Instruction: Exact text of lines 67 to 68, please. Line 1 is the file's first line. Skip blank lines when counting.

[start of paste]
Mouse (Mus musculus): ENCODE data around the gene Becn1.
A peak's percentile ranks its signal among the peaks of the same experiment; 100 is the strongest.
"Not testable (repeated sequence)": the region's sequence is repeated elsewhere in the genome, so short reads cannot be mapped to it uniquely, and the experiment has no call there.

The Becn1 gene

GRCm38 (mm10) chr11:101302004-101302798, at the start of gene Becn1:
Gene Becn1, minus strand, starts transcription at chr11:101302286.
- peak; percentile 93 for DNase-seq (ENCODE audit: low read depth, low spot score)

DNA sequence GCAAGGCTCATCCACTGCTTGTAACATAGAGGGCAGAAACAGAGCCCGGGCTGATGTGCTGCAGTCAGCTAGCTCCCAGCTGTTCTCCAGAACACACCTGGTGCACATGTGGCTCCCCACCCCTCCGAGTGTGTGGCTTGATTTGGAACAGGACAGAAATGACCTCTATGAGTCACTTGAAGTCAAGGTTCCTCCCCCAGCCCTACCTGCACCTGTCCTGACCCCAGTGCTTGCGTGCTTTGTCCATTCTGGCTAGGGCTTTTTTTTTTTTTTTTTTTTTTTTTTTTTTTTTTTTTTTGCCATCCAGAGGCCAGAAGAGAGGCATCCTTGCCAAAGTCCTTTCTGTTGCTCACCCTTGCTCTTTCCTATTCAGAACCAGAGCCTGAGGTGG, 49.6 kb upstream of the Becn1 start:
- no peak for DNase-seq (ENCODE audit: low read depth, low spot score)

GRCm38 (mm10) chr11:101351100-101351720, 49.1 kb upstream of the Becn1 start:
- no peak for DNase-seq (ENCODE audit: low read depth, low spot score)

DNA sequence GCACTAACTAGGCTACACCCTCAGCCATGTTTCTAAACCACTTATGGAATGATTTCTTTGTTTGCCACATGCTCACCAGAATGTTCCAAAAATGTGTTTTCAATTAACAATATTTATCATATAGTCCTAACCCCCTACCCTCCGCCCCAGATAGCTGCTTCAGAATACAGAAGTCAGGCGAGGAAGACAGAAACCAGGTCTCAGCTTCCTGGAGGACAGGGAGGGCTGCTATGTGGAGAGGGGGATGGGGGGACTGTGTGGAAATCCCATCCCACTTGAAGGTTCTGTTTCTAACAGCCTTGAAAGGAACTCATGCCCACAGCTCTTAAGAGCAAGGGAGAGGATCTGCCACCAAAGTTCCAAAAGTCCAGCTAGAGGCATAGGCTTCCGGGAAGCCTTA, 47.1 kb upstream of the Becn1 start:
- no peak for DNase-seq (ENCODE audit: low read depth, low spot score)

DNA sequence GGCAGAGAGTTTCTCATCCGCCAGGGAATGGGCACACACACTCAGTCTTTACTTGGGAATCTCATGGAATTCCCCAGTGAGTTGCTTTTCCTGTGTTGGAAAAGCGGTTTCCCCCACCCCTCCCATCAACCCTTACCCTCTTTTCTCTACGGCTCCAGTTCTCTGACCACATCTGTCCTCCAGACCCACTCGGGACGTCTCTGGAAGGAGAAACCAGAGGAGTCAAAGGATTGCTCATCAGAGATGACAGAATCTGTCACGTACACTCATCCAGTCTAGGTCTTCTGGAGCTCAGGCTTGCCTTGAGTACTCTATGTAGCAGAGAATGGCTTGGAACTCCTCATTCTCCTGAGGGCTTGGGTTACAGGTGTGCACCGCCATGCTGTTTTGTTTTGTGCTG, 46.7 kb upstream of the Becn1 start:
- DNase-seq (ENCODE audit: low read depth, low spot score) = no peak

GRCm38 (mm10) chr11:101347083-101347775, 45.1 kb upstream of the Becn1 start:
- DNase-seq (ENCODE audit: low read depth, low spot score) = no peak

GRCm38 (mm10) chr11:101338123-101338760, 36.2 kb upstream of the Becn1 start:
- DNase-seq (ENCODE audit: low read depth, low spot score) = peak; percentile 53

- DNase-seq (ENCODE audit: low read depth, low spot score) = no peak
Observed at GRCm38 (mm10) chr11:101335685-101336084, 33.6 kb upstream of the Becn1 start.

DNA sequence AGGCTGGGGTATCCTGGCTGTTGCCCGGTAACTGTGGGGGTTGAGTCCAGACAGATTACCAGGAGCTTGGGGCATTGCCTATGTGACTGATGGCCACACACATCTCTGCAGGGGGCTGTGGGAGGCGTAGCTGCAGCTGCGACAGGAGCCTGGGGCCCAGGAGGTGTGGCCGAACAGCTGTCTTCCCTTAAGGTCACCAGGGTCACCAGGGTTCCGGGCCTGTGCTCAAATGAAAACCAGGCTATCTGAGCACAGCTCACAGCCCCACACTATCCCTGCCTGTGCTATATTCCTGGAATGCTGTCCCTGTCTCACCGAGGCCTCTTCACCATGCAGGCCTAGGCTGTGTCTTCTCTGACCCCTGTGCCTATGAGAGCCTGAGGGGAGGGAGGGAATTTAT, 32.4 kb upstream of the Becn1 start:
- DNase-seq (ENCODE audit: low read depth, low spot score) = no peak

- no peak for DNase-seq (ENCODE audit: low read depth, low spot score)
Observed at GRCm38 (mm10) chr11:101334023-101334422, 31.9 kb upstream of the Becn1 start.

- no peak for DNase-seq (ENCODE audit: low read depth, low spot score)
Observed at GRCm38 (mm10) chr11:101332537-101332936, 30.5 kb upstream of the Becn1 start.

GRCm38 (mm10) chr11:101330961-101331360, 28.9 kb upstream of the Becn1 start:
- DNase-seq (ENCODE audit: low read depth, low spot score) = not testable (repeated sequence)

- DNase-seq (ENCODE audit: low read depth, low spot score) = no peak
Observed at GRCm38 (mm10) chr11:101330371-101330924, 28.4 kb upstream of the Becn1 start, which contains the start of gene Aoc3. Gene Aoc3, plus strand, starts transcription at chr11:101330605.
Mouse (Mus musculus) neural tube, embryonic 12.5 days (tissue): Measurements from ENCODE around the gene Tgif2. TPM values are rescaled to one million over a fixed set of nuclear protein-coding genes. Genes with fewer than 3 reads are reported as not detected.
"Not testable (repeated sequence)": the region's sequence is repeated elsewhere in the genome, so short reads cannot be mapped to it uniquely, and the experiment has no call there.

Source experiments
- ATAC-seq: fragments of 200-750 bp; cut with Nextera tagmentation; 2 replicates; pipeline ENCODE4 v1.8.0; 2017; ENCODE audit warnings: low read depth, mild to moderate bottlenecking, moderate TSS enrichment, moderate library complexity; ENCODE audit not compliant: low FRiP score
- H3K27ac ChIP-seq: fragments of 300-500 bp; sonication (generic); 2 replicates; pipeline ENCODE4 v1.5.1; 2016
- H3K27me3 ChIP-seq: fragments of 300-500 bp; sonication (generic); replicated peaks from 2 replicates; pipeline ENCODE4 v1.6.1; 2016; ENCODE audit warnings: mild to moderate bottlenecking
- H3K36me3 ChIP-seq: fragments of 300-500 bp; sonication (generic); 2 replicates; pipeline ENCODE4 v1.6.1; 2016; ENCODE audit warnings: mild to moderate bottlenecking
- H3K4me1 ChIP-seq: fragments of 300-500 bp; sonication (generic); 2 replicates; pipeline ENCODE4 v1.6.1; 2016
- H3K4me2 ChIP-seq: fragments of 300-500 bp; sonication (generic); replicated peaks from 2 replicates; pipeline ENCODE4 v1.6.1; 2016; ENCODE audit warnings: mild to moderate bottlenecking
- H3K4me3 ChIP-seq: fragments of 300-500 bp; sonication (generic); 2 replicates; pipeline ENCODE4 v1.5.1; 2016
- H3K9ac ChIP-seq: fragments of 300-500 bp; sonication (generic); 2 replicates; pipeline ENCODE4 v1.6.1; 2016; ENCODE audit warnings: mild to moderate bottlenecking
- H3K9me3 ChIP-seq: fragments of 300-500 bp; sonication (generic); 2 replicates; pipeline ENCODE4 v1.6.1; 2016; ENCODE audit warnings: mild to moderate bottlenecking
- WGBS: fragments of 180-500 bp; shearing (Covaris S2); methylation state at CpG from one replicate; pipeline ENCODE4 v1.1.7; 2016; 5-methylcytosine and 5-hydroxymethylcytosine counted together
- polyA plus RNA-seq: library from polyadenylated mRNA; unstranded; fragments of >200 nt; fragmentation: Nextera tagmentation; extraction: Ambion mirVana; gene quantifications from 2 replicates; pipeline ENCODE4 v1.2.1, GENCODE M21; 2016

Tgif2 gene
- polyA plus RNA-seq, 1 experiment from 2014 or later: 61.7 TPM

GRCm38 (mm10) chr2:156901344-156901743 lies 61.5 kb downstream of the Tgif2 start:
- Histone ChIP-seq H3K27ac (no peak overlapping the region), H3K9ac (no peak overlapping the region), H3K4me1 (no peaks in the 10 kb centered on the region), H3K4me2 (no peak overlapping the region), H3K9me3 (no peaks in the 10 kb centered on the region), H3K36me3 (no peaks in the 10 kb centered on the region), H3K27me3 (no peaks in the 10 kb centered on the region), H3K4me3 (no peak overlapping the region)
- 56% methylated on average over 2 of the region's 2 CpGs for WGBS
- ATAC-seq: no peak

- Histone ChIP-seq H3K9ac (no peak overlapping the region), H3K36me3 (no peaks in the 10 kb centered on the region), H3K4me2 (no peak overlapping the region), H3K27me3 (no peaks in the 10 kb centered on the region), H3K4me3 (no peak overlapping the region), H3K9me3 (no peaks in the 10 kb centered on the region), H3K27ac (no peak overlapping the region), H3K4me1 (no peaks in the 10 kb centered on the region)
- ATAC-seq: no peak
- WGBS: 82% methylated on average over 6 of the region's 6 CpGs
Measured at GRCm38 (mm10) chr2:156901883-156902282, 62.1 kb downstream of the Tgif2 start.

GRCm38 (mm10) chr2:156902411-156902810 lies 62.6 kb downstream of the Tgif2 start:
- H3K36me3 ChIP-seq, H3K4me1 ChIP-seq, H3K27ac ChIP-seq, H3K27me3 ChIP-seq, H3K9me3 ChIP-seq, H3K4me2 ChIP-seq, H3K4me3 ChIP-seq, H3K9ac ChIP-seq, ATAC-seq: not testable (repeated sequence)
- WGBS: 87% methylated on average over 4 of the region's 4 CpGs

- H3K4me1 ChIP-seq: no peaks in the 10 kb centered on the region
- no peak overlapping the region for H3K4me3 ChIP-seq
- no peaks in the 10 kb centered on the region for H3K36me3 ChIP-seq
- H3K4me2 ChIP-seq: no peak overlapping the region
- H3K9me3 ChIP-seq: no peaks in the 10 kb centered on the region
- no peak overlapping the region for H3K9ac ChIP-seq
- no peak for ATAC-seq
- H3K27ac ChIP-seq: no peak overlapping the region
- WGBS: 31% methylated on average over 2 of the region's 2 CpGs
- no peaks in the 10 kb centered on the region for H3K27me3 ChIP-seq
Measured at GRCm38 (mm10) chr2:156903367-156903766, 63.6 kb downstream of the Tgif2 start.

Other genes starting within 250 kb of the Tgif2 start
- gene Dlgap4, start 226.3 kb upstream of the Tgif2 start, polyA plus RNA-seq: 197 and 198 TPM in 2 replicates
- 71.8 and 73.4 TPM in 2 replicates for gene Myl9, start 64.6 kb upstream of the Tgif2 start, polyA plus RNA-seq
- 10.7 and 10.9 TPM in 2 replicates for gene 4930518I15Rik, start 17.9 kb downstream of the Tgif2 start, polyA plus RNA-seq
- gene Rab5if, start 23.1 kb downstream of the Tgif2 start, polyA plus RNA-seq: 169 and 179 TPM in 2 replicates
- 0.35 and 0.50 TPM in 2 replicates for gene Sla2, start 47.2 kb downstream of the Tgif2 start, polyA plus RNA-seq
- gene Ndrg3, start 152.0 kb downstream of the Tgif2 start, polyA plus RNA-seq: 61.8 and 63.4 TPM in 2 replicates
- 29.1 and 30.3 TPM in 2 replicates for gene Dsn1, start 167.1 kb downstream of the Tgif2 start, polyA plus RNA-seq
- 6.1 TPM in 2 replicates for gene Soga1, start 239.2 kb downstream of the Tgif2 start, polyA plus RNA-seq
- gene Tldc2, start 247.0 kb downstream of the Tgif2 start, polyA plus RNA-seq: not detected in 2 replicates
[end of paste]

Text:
- WGBS: 31% methylated on average over 2 of the region's 2 CpGs
- no peaks in the 10 kb centered on the region for H3K27me3 ChIP-seq